Not many of us will, in our lifetimes, experience a trillion of anything. So let’s put the number in perspective. A trillion is a 1 married to a dozen zeros. It’s a million millions. It’s a thousand billions. A trillion is a number so big it’s borderline unfathomable.
So, now that we better understand the magnitude of a trillion, consider this: Since early 2020, South Florida has reportedly seen $1 trillion in new assets come to town.
There are lots of reasons for this massive, unprecedented increase in such a short time—lax pandemic rules compared to other states, relatively low taxes, and heck, maybe even the likability of the Miami Heat. But there’s one reason that stands out among all others: South Florida is in the midst of a tech boom.
How did we somehow end up with a trillion-dollar increase in just 16 months? The answer is both obvious and ambiguous, sometimes credited to one man or nobody at all. We do, however, know exactly when the world started watching. And it all began with four words.
The Tweet that (Sort of) Started it All
Midmorning on October 26, 2021, Miami Mayor Francis Suarez took a seat in one of three director’s chairs spread out on a stage in Brightline’s downtown Miami station. The passenger train company had an announcement: a new Uber-like service would begin soon. Suarez used both hands to clutch a microphone in his lap as he listened to speeches from Brightline’s CEO and a county official. Then Suarez, dressed in a dark suit with a red tie that matched socks adorned with palm trees, got his turn. Suarez can fill his chiseled face with a weatherman’s toothy grin or a furrowed-brow scowl that makes him look like an enforcer from a mafia film. That morning, he looked jubilant, triumphant, a politician taking a victory lap just days before his landslide reelection.
“This Miami movement began with a simple tweet,” he told a crowd of mostly journalists and Brightline vendors. “The tweet was not just about emphasizing some of the attributes of this city, in terms of our tax climate and things that make people want to come live here and move here. It was also about rolling out the red carpet.”
Suarez sent the tweet in question on December 4, 2020. It was a reply to a venture capitalist who had suggested that Silicon Valley relocate to Miami. “How can I help?” Suarez retorted. The tweet picked up millions of views and ended up creating headlines from major news outlets.
Some have suggested that the tweet became the catalyst for South Florida’s recent tech boom. More realistically, it pointed out something that was happening already. But either way, it got the world’s attention. It was the moment Miami became an official tech hub.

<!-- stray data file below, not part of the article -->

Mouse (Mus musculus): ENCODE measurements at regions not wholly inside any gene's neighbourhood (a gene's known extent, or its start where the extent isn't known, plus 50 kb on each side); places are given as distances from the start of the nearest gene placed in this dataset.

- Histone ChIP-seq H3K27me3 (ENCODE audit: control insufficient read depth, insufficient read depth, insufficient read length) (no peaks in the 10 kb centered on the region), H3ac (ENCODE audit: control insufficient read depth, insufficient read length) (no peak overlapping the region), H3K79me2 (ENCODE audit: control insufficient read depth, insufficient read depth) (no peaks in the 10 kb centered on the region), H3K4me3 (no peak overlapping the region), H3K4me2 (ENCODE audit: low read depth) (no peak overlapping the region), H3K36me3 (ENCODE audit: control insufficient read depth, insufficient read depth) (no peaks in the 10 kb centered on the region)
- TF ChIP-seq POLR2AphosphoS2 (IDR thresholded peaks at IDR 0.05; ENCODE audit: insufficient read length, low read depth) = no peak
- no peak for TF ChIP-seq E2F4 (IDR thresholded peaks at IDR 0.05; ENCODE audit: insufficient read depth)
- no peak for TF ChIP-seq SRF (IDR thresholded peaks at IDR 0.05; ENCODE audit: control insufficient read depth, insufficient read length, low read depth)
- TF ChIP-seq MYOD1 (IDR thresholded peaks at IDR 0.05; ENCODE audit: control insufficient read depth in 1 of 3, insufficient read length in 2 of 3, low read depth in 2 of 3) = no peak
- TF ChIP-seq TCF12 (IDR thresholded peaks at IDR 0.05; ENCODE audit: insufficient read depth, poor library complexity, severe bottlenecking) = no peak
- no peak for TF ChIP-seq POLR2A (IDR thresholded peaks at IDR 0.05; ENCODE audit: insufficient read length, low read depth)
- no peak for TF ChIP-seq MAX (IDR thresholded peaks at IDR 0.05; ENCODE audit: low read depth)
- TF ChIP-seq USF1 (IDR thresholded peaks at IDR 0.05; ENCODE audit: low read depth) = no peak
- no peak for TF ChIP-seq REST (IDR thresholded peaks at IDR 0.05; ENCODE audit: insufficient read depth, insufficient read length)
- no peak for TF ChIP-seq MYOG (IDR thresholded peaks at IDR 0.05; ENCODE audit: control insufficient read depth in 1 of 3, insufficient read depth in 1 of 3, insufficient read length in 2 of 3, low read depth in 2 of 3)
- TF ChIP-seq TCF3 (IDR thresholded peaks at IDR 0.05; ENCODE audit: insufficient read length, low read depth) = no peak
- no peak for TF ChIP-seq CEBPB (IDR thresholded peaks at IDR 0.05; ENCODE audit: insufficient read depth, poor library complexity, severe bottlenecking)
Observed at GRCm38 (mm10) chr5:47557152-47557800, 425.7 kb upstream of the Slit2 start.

The truth is that South Florida has been working for more than a decade to lure tech companies here. The Knight Foundation alone has sunk $40 million into the effort. In Miami, venture capital funding—the money given typically to startups or accelerated-growth companies—grew from $1 billion in 2013 to $3.3 billion by 2019.
The companies that have relocated or started here in the past few years include Eight Sleep, House of Wise, Novo, OpenStore, and Blockchain.com. Major tech giants are opening local offices, including Microsoft and Spotify. Firms and folks that fund startups and high-growth companies have also relocated here; among them are big-name investors like Reddit co-founder Alexis Ohanian, Shutterstock founder Jonathan Oringer, and venture capitalist David Blumberg. In early 2021, funding giant SoftBank announced it would invest $100 million into Miami companies to cement the city as a technology hub.
But it’s not just Miami: the tech boom has come to Broward County too, which is home to startups and scaleups like Boatsetter, Citrix, Magic Leap, Chewy, Ultimate Kronos Group, Future Tech Enterprise, and Nearpod.
According to Suarez, thousands of new jobs and billions of dollars in venture capital money have arrived since the beginning of the COVID-19 pandemic. Beyond the lax lockdown and the tax incentives (just 1 percent of companies here pay corporate income tax), Suarez says Miami also made it clear to companies that they would be appreciated. “It was about creating a concierge environment for business and for those who are creating and innovating,” he explains.
What was the exact moment the tech boom started in South Florida? “That’s a really good question,” says Jason Liu, a renowned computer scientist and University Eminent Scholar Chaired Professor at Florida International University’s Knight Foundation School of Computing and Information Sciences, which expects to double its enrollment to 6,000 students in the next five years.
There simply isn’t one answer—or one moment—that changed the direction of the city, he says. South Florida’s climate, its multicultural diversity, its prestige these days as a great place to live—all of these are factors in a growing movement to bring tech companies to town. There’s also the fact that Silicon Valley has become too expensive and too crowded, and there simply needs to be another tech HQ. South Florida just makes sense as the best choice.
“I hear about this tech boom, and I think, yeah, it’s long overdue,” says Liu. “It should be the case that Miami is not a secondary place for tech companies. We are finally being seen as an obvious place for tech companies to be located.”